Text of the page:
THE MÄNTYNIEMI SITE accommodates three separate buildings: the President's Residence, the Gatehouse with its control rooms, and the caretaker's detached house for two families. These are all located on a cape jutting into the sea. The dominant building, the President's Residence, is sub-divided into four functional areas: a private residence, reception rooms, the office wing and staff facility spaces. This division is also clearly distinguishable and reflected in the building's shape; the office wing and the tall reception spaces are situated at a higher level than the lower private rooms which are around in a ribbon shape.
To preserve existing vegetation was a primary objective during construction and supplementary planting with blueberries and heather was later added. Besides existing apple trees, newer trees, birches and rowans have also been planted in a landscaping designed by Maj-Lis Rosenbröijer. The old shore cabin which used to form part of the site was also preserved during construction and its renovation supervised by Kirsti Kasnio and Merja Härö.
The facades of the building change from the tight entrance area to the more open sea facing spaces. Viitasaari red granite has been used on both the residence and gatehouse facades. All windows are steel framed and trimmed with copper edging externally and white timber profiling internally. Heating occurs in the space between the inner and outer window surfaces. This space between the two planes gives the facade a twisting effect where the inside and the outside of the building can be observed simultaneously.
The building follows the contours of the bedrock and site vegetation, adjusting to them and drawing motifs from them. The curved shape of the building gives no single facade but takes shape continually section by section. The verticality of the high windows contrasts with the tree trunks in the surroundings; the windows facing different directions pick up the reflecting branches. Each room in the private residence opens onto its own terrace which is adjoined to the underlying ground by supporting natural stone walling. The principal reception room, the 'large salon', leads directly out onto a wide 'sea terrace'.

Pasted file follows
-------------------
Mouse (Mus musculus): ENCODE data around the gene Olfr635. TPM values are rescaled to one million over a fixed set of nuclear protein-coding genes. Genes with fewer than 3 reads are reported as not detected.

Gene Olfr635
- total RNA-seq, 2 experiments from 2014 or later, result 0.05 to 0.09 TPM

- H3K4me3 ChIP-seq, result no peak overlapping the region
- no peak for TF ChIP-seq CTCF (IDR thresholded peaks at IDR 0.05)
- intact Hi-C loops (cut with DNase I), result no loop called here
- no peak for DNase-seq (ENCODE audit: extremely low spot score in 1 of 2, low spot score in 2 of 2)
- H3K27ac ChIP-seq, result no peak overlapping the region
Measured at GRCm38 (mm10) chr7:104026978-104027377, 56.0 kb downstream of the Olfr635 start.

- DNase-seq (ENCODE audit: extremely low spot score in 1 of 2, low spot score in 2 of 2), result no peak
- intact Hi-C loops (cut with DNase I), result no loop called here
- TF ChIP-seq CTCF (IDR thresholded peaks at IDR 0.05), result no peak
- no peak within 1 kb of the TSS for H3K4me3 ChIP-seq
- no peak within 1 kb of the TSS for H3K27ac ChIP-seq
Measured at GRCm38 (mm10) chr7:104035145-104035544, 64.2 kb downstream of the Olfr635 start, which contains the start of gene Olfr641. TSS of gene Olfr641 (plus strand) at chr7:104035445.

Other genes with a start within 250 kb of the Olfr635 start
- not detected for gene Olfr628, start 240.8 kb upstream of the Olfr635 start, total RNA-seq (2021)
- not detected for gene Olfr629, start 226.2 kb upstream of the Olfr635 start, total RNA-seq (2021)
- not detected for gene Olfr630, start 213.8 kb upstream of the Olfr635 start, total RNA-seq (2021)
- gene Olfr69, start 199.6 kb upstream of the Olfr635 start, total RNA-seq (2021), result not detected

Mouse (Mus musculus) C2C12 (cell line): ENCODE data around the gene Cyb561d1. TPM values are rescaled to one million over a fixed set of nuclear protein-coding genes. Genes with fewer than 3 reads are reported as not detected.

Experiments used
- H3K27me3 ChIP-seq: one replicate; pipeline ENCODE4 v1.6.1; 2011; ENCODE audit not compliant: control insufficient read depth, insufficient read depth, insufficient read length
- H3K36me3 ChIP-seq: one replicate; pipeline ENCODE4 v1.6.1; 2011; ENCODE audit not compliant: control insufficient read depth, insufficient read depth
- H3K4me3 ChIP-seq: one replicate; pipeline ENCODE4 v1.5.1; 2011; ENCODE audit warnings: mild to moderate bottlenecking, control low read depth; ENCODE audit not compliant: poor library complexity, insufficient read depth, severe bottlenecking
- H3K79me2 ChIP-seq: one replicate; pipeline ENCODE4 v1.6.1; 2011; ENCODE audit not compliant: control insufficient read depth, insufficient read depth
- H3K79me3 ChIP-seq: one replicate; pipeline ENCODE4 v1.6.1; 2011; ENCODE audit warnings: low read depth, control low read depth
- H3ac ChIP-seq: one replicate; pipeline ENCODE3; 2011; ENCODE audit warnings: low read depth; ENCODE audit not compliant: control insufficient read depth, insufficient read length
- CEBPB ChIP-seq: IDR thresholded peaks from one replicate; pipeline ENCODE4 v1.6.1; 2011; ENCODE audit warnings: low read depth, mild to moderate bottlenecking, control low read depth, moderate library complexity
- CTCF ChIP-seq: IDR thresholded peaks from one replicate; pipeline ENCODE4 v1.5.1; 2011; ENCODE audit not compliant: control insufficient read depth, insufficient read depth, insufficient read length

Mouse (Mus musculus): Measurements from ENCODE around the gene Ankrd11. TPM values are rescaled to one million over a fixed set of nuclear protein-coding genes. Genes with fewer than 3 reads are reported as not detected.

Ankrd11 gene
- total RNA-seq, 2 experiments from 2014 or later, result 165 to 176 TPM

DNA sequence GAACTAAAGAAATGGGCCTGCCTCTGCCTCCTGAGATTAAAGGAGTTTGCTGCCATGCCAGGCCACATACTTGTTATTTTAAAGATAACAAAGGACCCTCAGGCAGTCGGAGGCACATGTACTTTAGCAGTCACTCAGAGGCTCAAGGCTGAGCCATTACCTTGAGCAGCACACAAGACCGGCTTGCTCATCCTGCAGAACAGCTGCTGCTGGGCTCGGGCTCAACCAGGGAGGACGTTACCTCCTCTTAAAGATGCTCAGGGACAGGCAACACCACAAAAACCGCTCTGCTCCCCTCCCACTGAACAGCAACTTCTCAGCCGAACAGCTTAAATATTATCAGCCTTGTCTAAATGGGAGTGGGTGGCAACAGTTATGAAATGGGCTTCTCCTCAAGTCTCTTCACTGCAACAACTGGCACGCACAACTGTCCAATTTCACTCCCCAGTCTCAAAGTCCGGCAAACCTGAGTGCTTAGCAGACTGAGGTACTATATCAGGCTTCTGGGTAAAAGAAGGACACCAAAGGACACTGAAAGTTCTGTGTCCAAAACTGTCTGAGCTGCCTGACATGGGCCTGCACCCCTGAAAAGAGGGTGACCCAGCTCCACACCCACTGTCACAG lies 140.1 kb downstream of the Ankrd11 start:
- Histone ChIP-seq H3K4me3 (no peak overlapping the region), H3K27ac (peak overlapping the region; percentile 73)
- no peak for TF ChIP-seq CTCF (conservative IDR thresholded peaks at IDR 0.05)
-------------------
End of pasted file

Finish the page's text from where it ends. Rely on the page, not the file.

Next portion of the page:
The general colour used inside the building is white. The folding suspended ceilings and wall surfaces carry the light deep into the building. A major principle for the design was the idea of a 'winter house' where the low winter light is faceted and gains new directions, creating new forms. Thus the interior of the building changes throughout the day, throughout the seasons where the natural surroundings are visible through the shadows of moving branches reflected and penetrated deep within the building.
Criteria for materials, fittings and furnishing were domesticity and durability; aspects which contributed to the choice of relatively traditional methods and materials. Wooden surfaces are protected by oil treatment and waxing, outdoor surfaces coated with oil paint. The inside walls were hand painted with tempered colours. The timber cover for the pier and the handles for the sheet copper clad entrance doors are made from larch. The floors in the private rooms and the receptions rooms are made of oak, prepared with hot beeswax. Various Finnish natural stones are used throughout the building; the floors in the entrance and elsewhere are from Viitasaari granodiorite and Sotkamo migmatite is used in the sauna section.
All reception and private rooms, bathrooms, toilets, kitchen facilities and the furniture for the main rooms have been design by Antti Paatero, combining different wood and stone types. The textiles in the principal rooms - curtains, carpets and upholstery - were designed by Irma Kukkasjärvi. The eight natural stone fireplaces in the halls and lounges constitute a guiding system for any visitor in the way of signalling fire. The central rooms exhibit various works of art. In the entrance hall the relief Lemminkäinen's travels is by Reijo Paavilainen. On the rear wall of the dining salon is a painting, The Same Blood in us all by Kimi Pakarinen. In the president's study-library there is a transparent woven textile work by Irma Kukkasjärvi. The staircase adjoining the private dwelling to the reception areas turns on a large, ceramic relief by Rut Bryk. This work called The Icy Stream traverses the entire height of the wall. On the wall near the fireplace corner on the so called 'saunapath' is a rug ('ryijy') by Maisa Kaarna called Amidst Old Pines.
extract from tangoMÄNTYNIEMI
edited by Roger Connah